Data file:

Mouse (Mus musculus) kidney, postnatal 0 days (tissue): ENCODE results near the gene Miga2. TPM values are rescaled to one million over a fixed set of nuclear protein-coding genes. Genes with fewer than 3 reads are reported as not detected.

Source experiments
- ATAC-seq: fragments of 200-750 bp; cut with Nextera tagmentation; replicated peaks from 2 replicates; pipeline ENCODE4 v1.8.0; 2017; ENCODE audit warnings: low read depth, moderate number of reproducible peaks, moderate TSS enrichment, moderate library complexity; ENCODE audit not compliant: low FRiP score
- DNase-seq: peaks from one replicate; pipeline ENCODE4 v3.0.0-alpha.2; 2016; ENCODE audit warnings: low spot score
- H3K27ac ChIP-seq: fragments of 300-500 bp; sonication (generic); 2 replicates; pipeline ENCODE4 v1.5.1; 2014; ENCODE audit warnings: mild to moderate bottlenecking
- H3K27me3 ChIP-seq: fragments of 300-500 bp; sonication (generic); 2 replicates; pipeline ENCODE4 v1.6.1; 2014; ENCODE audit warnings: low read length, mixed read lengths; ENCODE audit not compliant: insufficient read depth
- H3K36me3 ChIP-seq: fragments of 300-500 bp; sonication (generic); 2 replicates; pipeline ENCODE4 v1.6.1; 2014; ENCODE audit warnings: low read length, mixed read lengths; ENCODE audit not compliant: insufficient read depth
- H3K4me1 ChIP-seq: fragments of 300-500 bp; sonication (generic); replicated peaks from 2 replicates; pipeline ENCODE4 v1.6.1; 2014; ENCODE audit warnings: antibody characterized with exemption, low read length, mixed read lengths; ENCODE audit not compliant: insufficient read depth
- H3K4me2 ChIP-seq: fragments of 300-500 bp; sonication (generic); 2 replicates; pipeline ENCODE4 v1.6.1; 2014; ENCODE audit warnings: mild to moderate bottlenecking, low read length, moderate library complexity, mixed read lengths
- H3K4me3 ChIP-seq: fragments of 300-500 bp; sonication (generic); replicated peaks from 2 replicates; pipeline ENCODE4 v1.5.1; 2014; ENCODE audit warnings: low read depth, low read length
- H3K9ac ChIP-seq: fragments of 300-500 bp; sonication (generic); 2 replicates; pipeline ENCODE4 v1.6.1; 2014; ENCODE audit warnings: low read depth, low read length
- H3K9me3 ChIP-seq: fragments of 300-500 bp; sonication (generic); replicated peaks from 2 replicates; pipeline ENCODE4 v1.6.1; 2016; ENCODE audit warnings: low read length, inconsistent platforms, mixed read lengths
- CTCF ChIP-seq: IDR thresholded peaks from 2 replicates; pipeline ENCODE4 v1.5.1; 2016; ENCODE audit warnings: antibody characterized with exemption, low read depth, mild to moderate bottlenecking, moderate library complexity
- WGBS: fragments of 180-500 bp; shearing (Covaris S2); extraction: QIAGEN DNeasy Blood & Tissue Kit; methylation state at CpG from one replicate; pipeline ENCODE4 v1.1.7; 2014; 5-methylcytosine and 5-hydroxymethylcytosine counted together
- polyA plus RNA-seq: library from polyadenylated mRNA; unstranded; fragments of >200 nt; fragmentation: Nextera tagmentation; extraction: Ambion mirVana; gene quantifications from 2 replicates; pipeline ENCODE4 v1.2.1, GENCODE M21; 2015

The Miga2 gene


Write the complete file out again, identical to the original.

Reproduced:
Mouse (Mus musculus) kidney, postnatal 0 days (tissue): ENCODE results near the gene Miga2. TPM values are rescaled to one million over a fixed set of nuclear protein-coding genes. Genes with fewer than 3 reads are reported as not detected.

Source experiments
- ATAC-seq: fragments of 200-750 bp; cut with Nextera tagmentation; replicated peaks from 2 replicates; pipeline ENCODE4 v1.8.0; 2017; ENCODE audit warnings: low read depth, moderate number of reproducible peaks, moderate TSS enrichment, moderate library complexity; ENCODE audit not compliant: low FRiP score
- DNase-seq: peaks from one replicate; pipeline ENCODE4 v3.0.0-alpha.2; 2016; ENCODE audit warnings: low spot score
- H3K27ac ChIP-seq: fragments of 300-500 bp; sonication (generic); 2 replicates; pipeline ENCODE4 v1.5.1; 2014; ENCODE audit warnings: mild to moderate bottlenecking
- H3K27me3 ChIP-seq: fragments of 300-500 bp; sonication (generic); 2 replicates; pipeline ENCODE4 v1.6.1; 2014; ENCODE audit warnings: low read length, mixed read lengths; ENCODE audit not compliant: insufficient read depth
- H3K36me3 ChIP-seq: fragments of 300-500 bp; sonication (generic); 2 replicates; pipeline ENCODE4 v1.6.1; 2014; ENCODE audit warnings: low read length, mixed read lengths; ENCODE audit not compliant: insufficient read depth
- H3K4me1 ChIP-seq: fragments of 300-500 bp; sonication (generic); replicated peaks from 2 replicates; pipeline ENCODE4 v1.6.1; 2014; ENCODE audit warnings: antibody characterized with exemption, low read length, mixed read lengths; ENCODE audit not compliant: insufficient read depth
- H3K4me2 ChIP-seq: fragments of 300-500 bp; sonication (generic); 2 replicates; pipeline ENCODE4 v1.6.1; 2014; ENCODE audit warnings: mild to moderate bottlenecking, low read length, moderate library complexity, mixed read lengths
- H3K4me3 ChIP-seq: fragments of 300-500 bp; sonication (generic); replicated peaks from 2 replicates; pipeline ENCODE4 v1.5.1; 2014; ENCODE audit warnings: low read depth, low read length
- H3K9ac ChIP-seq: fragments of 300-500 bp; sonication (generic); 2 replicates; pipeline ENCODE4 v1.6.1; 2014; ENCODE audit warnings: low read depth, low read length
- H3K9me3 ChIP-seq: fragments of 300-500 bp; sonication (generic); replicated peaks from 2 replicates; pipeline ENCODE4 v1.6.1; 2016; ENCODE audit warnings: low read length, inconsistent platforms, mixed read lengths
- CTCF ChIP-seq: IDR thresholded peaks from 2 replicates; pipeline ENCODE4 v1.5.1; 2016; ENCODE audit warnings: antibody characterized with exemption, low read depth, mild to moderate bottlenecking, moderate library complexity
- WGBS: fragments of 180-500 bp; shearing (Covaris S2); extraction: QIAGEN DNeasy Blood & Tissue Kit; methylation state at CpG from one replicate; pipeline ENCODE4 v1.1.7; 2014; 5-methylcytosine and 5-hydroxymethylcytosine counted together
- polyA plus RNA-seq: library from polyadenylated mRNA; unstranded; fragments of >200 nt; fragmentation: Nextera tagmentation; extraction: Ambion mirVana; gene quantifications from 2 replicates; pipeline ENCODE4 v1.2.1, GENCODE M21; 2015

The Miga2 gene